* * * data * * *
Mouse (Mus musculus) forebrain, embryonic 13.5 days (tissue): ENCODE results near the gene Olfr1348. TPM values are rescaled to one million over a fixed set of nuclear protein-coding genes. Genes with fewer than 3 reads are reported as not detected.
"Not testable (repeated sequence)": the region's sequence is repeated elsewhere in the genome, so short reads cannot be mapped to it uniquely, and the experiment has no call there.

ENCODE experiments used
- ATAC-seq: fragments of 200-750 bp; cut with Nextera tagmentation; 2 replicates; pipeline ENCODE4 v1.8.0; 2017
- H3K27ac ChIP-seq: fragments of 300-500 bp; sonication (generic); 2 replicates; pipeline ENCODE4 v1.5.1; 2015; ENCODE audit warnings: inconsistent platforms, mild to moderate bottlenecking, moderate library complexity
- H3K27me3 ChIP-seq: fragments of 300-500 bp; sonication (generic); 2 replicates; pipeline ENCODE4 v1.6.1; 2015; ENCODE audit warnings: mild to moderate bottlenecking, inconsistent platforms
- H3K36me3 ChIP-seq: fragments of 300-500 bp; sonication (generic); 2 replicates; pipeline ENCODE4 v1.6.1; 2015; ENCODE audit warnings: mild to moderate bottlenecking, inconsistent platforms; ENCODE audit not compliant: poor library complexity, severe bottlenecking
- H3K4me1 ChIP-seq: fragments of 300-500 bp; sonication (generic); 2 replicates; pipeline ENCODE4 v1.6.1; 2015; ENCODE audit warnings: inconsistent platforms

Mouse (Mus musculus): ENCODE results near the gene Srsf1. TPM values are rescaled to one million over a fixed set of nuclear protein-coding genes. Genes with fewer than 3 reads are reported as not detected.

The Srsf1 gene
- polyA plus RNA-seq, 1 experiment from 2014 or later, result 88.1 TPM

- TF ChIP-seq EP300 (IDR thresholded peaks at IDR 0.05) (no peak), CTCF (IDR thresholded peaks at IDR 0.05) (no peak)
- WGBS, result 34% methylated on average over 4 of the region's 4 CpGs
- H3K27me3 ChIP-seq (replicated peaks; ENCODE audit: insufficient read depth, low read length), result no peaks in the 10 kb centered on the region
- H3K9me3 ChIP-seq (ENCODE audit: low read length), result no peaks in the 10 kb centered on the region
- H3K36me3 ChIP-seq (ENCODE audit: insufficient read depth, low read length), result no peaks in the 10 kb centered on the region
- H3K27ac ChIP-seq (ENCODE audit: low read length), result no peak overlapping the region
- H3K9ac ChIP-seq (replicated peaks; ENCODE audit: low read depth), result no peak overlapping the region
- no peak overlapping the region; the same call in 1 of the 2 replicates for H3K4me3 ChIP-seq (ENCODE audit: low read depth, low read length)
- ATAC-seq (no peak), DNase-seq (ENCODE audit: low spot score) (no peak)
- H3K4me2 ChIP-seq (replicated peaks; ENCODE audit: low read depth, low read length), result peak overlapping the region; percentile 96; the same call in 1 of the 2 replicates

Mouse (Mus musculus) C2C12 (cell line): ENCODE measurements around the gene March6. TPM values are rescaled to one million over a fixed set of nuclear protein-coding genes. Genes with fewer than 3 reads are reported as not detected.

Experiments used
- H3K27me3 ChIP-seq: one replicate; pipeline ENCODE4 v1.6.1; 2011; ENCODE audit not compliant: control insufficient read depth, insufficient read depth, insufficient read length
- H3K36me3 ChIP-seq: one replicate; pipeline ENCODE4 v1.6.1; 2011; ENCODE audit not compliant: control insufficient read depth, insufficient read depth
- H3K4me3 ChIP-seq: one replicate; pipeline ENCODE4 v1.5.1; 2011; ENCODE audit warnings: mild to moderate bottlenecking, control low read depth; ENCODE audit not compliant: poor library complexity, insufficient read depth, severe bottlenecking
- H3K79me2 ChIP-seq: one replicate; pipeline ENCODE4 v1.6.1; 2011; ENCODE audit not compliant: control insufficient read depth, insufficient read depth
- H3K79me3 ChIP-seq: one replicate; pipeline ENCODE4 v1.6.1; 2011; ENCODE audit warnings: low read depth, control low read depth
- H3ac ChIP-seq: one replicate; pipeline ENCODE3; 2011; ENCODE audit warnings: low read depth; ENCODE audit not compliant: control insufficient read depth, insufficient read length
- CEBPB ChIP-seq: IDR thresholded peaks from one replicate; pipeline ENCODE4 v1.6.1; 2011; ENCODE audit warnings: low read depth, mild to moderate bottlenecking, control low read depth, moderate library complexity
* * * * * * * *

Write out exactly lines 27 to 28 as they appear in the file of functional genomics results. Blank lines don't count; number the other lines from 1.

- H3K79me2 ChIP-seq: one replicate; pipeline ENCODE4 v1.6.1; 2011; ENCODE audit not compliant: control insufficient read depth, insufficient read depth
- H3K79me3 ChIP-seq: one replicate; pipeline ENCODE4 v1.6.1; 2011; ENCODE audit warnings: low read depth, control low read depth